The Long Road to Civic Engagement

The Long Road to Civic Engagement: Perspectives from the frontlines, working the Toronto Municipal Election

By Miranda Saroli, Knowledge Mobilization and Social Action Coordinator, Access Alliance

'Vote here' Toronto municipal election polling station sign

Colourful fall leaves, shorter days, and the smell of the democratic process in the air … a few months after the provincial election, Ontario’s municipal elections were fast approaching. Aiming to spark interest in the democratic process among immigrant and newcomer clients, Access Alliance organized an Election Job Hiring workshop in partnership with Elections Toronto. Participants would get hands-on support to apply for a job with Elections Toronto. After the elections, we got a chance to speak with our clients who worked the polls and to hear their reflections on the state of civic engagement in Toronto.

Flash back to late September, when participants gathered at the AccessPoint on Jane community space (west Toronto) to learn what it would look like to work the polls on election day. Using iPads or their own personal devices, they created a profile in the city’s online portal, followed the steps to submit their application, and even scheduled interviews.

Tamara, an immigrant who moved to Canada in 2007, was one of the successful applicants. She got a job working at the polling station in Ward 1, Etobicoke North.  Unable to work fulltime, she looked forward to this opportunity to interact with people during Election Day. Although Tamara had previous experience back in her home country of Jamaica, this was her first time working the polls in Canada. She wasn’t sure what to expect in terms of the turnout. “I thought there would be more people, but it wasn’t a lot. It was mostly older people.”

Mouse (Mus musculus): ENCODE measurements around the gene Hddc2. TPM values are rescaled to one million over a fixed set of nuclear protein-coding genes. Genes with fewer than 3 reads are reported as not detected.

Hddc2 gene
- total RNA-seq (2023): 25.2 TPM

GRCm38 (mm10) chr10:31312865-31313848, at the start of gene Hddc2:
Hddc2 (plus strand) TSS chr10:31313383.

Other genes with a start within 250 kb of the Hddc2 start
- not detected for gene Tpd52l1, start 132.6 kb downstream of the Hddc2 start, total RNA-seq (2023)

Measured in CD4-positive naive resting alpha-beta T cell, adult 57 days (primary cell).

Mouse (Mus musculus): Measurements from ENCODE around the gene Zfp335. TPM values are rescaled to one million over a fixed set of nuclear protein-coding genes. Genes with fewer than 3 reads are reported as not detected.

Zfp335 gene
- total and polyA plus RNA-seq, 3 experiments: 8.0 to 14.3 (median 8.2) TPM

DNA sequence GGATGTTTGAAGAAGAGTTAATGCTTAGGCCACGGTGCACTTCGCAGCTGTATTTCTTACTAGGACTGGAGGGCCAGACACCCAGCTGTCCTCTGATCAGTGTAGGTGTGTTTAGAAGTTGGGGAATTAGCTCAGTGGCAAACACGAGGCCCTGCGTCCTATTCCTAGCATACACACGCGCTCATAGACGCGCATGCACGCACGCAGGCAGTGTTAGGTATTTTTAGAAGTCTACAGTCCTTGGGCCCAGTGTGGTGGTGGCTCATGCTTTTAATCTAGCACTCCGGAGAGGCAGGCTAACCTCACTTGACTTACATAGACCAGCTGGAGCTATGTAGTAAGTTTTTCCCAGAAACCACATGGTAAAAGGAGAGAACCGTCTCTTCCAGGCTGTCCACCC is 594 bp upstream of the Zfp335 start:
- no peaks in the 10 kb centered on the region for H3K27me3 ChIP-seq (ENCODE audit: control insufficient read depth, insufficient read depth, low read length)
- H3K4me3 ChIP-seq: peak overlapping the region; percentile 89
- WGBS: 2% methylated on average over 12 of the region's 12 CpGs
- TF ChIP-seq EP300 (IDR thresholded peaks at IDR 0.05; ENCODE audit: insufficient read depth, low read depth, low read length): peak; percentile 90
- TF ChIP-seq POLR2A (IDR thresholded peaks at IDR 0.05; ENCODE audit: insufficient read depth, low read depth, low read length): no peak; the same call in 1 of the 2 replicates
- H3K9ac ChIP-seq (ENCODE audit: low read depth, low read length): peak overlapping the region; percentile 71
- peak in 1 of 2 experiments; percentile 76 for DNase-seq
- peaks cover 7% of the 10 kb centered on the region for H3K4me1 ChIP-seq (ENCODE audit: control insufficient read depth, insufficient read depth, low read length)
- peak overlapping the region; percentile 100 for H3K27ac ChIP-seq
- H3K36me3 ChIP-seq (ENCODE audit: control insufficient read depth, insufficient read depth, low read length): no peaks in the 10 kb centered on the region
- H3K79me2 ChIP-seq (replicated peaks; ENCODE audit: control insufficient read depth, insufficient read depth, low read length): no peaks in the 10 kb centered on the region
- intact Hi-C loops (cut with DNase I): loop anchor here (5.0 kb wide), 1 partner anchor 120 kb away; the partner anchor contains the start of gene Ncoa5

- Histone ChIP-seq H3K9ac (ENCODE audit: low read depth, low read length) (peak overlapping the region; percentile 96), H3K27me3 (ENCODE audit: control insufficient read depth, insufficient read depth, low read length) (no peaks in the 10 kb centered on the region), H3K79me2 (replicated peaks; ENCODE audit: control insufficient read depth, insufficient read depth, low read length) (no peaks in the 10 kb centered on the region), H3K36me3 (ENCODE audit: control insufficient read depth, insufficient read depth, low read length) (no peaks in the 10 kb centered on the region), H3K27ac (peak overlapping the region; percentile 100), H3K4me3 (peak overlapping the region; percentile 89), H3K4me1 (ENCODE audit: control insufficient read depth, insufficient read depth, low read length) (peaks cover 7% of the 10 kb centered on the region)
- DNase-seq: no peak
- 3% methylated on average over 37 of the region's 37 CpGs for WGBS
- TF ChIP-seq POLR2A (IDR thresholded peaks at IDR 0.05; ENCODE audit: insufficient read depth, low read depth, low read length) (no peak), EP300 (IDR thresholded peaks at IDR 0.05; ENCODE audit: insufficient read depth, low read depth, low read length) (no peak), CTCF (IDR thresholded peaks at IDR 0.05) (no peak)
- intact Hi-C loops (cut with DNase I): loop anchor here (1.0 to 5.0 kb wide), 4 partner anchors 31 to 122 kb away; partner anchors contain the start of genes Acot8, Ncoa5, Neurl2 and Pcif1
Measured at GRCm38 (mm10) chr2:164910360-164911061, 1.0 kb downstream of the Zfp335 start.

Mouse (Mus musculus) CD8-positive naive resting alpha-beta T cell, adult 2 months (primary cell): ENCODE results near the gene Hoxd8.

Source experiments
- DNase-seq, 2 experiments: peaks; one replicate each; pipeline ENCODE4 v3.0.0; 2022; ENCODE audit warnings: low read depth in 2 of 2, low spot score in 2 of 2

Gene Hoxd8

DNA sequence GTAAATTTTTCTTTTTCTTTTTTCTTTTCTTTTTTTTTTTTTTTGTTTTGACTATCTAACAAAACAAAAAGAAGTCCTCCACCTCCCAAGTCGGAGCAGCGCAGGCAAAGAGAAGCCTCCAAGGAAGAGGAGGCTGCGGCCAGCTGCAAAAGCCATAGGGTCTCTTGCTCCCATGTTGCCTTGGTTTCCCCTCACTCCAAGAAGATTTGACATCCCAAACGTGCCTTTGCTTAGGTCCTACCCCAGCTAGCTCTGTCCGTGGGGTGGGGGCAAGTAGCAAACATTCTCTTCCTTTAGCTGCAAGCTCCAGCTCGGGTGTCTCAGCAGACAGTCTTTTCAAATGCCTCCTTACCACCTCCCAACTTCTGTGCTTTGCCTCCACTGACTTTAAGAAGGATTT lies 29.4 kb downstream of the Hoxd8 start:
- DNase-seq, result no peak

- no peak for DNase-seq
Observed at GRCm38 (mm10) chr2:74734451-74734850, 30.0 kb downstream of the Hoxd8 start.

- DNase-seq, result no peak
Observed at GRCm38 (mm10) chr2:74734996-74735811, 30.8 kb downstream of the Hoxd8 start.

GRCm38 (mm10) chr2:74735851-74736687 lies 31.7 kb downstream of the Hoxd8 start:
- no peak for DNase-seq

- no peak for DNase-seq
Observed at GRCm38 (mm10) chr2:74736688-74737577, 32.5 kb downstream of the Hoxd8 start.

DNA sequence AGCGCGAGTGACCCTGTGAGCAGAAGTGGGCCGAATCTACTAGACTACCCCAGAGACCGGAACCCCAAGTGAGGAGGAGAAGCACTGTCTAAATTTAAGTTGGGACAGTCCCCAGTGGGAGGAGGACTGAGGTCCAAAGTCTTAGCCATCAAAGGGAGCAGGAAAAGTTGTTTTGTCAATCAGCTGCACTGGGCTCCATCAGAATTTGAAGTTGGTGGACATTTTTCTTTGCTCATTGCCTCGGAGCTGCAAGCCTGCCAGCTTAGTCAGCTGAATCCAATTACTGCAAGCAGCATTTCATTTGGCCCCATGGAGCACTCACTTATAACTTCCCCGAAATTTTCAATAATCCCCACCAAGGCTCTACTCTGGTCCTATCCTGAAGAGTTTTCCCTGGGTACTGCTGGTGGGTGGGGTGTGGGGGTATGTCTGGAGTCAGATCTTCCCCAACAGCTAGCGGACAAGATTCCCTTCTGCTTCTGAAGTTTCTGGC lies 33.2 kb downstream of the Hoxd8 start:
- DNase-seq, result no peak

Tamara, a resident of the Keele and Rogers neighbourhood, worked the Etobicoke North polling station on Election Day, October 24, 2022 (shown here at AccessPoint on Jane).

Barbara was another successful election job applicant. Unlike Tamara, she did have prior experience working the polls in Canada, and she was shocked to see the poor turnout at the North York polling station. “Would you believe I had 570 people on my poll chart, and only 86 – not even 100 – (came out).”

Barbara is an immigrant senior, also from Jamaica and has lived in Canada since 1972. As someone who is less comfortable working with electronic devices, Barbara credits the workshop and Access Alliance staff for walking her through the City’s new online application process.  

Indeed, Tamara and Barbara’s observations are consistent with the City’s overall voter turnout. This municipal election saw a record low – the Toronto Star reported that an estimated 29% of eligible voters actually voted.

Much speculation has ensued about why numbers were so low, including voter fatigue from recent provincial and federal elections. Barbara has another term for it, speculating that some people were ‘voter annoyed.’ “We just come to one; then you come to another one. Between the federal one and the provincial, we are just fed up.”

Barbara, a resident of Rockcliffe Smythe neighbourhood, worked a polling station in North York on election day (shown here in front of the Municipal Election information board at AccessPoint on Jane)

Tamara and Barbara live in or near the Rockcliffe-Smythe neighbourhood – considered one of Toronto’s priority neighbourhoods by the Toronto Strong Neighbourhoods Strategy. Priority neighbourhoods are typically low-income, racialized immigrant communities, which are more likely to be under-resourced and under-served. According to Tamara, this is a major contributing factor to low voter turnout in these communities.

“We see crime rates going up; we see so much homelessness. And for me in particular, I would have to say it’s a lack of housing – that’s my main concern…There’s so many issues where I think people are just like done with it. They don’t see changes, their voices are not heard, so why vote?” Among the people Tamara knows personally, only about 40-50% vote in elections.